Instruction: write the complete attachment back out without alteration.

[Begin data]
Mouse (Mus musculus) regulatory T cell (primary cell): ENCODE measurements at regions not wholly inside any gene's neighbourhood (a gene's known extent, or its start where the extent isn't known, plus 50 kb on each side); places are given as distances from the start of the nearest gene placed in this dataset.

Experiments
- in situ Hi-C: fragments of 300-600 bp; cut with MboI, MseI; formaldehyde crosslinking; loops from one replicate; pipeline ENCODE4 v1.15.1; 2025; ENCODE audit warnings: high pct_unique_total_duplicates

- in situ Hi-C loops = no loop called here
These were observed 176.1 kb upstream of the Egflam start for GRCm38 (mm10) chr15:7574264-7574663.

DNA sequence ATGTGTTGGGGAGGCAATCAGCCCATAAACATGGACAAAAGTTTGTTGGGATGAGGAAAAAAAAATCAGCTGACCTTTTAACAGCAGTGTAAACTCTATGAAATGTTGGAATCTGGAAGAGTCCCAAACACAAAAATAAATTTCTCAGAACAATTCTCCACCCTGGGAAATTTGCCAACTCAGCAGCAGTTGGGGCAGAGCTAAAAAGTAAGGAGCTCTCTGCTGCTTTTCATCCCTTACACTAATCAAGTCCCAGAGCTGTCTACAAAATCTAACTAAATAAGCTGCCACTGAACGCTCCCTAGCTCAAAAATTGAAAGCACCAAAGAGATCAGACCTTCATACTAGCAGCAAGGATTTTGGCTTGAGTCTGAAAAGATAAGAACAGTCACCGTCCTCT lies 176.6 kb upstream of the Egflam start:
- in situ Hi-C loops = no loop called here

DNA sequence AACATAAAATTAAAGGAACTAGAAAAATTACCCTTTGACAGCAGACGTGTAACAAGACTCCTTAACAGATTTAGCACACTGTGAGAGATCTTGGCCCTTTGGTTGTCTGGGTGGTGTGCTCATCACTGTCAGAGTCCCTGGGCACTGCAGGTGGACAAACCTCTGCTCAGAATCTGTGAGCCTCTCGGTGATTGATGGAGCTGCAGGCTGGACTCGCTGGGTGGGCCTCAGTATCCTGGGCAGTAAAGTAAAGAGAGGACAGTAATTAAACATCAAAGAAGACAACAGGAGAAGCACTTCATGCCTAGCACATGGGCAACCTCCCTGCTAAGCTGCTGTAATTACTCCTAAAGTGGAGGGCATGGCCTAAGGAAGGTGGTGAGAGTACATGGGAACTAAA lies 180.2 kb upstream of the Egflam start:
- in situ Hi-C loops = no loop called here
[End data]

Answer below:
Mouse (Mus musculus) regulatory T cell (primary cell): ENCODE measurements at regions not wholly inside any gene's neighbourhood (a gene's known extent, or its start where the extent isn't known, plus 50 kb on each side); places are given as distances from the start of the nearest gene placed in this dataset.

Experiments
- in situ Hi-C: fragments of 300-600 bp; cut with MboI, MseI; formaldehyde crosslinking; loops from one replicate; pipeline ENCODE4 v1.15.1; 2025; ENCODE audit warnings: high pct_unique_total_duplicates

- in situ Hi-C loops = no loop called here
These were observed 176.1 kb upstream of the Egflam start for GRCm38 (mm10) chr15:7574264-7574663.

DNA sequence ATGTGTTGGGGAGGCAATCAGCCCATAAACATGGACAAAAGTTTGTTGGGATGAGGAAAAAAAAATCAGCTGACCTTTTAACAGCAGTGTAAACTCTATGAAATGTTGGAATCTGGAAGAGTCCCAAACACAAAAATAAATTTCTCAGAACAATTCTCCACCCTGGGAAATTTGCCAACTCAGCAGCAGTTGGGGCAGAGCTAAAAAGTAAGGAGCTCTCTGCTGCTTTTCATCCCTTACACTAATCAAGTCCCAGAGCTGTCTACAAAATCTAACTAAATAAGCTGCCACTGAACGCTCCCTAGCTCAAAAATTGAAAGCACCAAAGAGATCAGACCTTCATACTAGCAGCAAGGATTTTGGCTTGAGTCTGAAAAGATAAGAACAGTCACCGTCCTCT lies 176.6 kb upstream of the Egflam start:
- in situ Hi-C loops = no loop called here

DNA sequence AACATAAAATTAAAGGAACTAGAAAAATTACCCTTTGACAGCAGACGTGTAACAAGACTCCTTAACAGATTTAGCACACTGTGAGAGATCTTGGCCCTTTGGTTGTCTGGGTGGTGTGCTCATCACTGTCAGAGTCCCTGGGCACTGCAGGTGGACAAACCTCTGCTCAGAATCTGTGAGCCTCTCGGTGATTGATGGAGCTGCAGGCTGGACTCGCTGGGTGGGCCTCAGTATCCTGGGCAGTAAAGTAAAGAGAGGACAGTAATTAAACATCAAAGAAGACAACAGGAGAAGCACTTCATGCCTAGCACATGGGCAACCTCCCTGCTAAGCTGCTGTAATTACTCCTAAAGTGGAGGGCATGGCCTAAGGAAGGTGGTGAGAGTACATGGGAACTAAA lies 180.2 kb upstream of the Egflam start:
- in situ Hi-C loops = no loop called here